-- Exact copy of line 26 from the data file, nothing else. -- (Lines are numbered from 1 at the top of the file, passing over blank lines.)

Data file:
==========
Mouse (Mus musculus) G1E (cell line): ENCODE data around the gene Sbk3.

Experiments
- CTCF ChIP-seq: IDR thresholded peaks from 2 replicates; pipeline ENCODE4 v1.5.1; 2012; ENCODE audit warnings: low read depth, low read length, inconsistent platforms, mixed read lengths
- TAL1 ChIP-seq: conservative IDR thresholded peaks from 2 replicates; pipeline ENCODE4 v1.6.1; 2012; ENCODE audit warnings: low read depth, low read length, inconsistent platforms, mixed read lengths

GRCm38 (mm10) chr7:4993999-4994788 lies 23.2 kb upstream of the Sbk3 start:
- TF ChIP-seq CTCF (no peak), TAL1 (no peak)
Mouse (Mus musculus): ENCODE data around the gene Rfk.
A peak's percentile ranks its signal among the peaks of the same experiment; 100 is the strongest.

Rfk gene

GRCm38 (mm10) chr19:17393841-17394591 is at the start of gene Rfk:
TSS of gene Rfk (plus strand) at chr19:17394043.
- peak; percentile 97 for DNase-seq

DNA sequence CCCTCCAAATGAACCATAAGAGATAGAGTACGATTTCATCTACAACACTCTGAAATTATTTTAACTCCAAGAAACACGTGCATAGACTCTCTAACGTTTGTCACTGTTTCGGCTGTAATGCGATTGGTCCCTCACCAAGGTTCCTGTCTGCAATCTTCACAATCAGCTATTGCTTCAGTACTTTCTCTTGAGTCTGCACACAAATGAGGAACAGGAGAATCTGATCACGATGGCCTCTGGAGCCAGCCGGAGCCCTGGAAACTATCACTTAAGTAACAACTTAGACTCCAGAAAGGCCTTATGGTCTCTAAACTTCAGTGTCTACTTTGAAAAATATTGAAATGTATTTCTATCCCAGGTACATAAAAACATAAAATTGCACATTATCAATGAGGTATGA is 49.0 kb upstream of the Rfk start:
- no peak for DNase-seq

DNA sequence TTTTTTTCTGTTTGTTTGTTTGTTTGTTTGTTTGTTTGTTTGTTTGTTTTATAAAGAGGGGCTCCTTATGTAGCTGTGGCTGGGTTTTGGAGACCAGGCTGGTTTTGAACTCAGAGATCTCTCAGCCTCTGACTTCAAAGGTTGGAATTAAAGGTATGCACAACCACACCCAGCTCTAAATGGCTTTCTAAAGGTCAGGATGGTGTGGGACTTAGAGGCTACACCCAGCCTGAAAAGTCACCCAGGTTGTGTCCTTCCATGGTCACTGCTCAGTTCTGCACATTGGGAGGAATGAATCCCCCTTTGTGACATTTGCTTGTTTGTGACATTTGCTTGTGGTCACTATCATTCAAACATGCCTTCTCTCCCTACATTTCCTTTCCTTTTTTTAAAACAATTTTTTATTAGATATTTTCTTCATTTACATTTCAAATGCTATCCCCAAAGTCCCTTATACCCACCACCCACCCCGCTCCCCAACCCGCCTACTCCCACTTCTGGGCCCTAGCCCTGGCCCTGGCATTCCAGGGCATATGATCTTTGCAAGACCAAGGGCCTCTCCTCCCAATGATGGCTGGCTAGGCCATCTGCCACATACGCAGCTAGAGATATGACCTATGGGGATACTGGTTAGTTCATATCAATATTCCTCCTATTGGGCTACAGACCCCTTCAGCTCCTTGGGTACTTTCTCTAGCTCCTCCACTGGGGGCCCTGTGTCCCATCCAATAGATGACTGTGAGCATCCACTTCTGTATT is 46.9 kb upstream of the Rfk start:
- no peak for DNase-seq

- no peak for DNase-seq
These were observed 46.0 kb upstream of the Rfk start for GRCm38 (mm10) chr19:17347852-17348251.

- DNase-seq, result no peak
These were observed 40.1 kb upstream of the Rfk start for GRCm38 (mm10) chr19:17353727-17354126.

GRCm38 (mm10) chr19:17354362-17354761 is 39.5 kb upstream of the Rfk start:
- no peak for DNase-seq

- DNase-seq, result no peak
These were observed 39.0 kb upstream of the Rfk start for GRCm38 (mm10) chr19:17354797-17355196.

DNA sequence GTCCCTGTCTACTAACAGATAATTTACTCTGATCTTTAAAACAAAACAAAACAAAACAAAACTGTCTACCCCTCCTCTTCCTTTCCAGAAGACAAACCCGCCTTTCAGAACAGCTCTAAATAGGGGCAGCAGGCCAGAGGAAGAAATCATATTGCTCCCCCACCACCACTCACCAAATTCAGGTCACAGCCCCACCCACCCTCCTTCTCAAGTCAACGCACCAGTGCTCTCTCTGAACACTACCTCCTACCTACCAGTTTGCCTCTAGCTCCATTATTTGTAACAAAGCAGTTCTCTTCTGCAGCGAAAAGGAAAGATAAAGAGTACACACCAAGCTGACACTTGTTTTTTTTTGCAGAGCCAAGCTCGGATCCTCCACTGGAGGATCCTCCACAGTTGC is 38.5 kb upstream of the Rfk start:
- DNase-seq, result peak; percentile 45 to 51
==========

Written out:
- DNase-seq, result peak; percentile 45 to 51